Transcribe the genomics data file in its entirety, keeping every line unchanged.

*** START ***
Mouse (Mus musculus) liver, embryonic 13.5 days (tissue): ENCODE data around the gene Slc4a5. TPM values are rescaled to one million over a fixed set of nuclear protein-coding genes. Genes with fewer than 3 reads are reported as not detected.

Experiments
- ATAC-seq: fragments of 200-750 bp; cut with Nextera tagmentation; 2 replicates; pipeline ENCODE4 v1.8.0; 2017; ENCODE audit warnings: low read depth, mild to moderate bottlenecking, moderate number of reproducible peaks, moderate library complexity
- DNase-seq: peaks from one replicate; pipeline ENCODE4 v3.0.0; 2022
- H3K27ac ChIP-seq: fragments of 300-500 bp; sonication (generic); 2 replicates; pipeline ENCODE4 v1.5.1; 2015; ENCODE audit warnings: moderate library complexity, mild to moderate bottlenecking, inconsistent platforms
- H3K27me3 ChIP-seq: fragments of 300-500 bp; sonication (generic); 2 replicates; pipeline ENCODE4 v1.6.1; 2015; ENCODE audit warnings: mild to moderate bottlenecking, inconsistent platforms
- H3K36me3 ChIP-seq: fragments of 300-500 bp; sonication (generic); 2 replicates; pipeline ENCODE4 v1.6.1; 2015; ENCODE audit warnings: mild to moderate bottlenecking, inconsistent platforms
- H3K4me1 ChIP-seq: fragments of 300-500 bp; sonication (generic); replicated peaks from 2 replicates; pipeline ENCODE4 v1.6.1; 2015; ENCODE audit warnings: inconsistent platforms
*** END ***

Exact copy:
Mouse (Mus musculus) liver, embryonic 13.5 days (tissue): ENCODE data around the gene Slc4a5. TPM values are rescaled to one million over a fixed set of nuclear protein-coding genes. Genes with fewer than 3 reads are reported as not detected.

Experiments
- ATAC-seq: fragments of 200-750 bp; cut with Nextera tagmentation; 2 replicates; pipeline ENCODE4 v1.8.0; 2017; ENCODE audit warnings: low read depth, mild to moderate bottlenecking, moderate number of reproducible peaks, moderate library complexity
- DNase-seq: peaks from one replicate; pipeline ENCODE4 v3.0.0; 2022
- H3K27ac ChIP-seq: fragments of 300-500 bp; sonication (generic); 2 replicates; pipeline ENCODE4 v1.5.1; 2015; ENCODE audit warnings: moderate library complexity, mild to moderate bottlenecking, inconsistent platforms
- H3K27me3 ChIP-seq: fragments of 300-500 bp; sonication (generic); 2 replicates; pipeline ENCODE4 v1.6.1; 2015; ENCODE audit warnings: mild to moderate bottlenecking, inconsistent platforms
- H3K36me3 ChIP-seq: fragments of 300-500 bp; sonication (generic); 2 replicates; pipeline ENCODE4 v1.6.1; 2015; ENCODE audit warnings: mild to moderate bottlenecking, inconsistent platforms
- H3K4me1 ChIP-seq: fragments of 300-500 bp; sonication (generic); replicated peaks from 2 replicates; pipeline ENCODE4 v1.6.1; 2015; ENCODE audit warnings: inconsistent platforms